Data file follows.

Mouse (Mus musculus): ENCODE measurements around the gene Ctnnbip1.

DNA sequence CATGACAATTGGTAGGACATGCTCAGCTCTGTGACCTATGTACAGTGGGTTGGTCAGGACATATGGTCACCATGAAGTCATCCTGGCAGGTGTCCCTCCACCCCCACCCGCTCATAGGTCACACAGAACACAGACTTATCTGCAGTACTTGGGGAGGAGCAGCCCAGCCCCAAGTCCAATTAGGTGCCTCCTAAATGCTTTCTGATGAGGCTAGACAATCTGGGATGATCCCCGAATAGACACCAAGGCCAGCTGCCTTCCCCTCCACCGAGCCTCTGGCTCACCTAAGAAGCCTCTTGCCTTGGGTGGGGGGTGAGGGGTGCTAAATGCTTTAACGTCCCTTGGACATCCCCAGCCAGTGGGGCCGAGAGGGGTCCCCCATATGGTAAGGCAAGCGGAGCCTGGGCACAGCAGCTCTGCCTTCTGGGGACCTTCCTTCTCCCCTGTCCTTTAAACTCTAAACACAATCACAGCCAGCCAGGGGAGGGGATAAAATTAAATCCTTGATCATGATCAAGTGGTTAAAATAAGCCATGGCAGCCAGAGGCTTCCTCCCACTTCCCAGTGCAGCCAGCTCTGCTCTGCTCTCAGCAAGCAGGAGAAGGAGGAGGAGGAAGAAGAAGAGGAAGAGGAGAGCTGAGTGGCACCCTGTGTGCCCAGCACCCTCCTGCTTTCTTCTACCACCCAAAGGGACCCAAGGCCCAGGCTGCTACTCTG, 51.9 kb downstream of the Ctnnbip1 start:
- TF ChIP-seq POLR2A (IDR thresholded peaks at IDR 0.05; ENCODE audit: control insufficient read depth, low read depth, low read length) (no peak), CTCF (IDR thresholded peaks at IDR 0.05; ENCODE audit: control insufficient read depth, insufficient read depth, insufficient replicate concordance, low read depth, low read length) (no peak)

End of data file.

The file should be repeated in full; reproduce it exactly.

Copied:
Mouse (Mus musculus): ENCODE measurements around the gene Ctnnbip1.

DNA sequence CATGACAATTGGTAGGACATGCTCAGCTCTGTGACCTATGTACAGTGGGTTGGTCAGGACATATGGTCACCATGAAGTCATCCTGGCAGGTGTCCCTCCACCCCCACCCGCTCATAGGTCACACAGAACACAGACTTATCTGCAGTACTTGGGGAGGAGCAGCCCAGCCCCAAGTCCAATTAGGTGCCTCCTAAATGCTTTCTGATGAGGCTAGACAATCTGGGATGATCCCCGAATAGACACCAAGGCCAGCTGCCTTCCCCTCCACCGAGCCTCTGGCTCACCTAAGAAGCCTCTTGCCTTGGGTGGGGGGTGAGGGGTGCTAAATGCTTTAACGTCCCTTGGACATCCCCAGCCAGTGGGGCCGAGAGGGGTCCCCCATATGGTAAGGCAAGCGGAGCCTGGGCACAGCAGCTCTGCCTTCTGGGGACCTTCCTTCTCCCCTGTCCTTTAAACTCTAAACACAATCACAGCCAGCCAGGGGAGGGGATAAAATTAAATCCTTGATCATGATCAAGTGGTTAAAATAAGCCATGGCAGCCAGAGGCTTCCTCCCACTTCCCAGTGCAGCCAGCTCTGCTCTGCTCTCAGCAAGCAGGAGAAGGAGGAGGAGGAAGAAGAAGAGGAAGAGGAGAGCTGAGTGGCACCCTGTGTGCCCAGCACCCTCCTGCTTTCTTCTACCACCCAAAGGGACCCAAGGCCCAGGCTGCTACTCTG, 51.9 kb downstream of the Ctnnbip1 start:
- TF ChIP-seq POLR2A (IDR thresholded peaks at IDR 0.05; ENCODE audit: control insufficient read depth, low read depth, low read length) (no peak), CTCF (IDR thresholded peaks at IDR 0.05; ENCODE audit: control insufficient read depth, insufficient read depth, insufficient replicate concordance, low read depth, low read length) (no peak)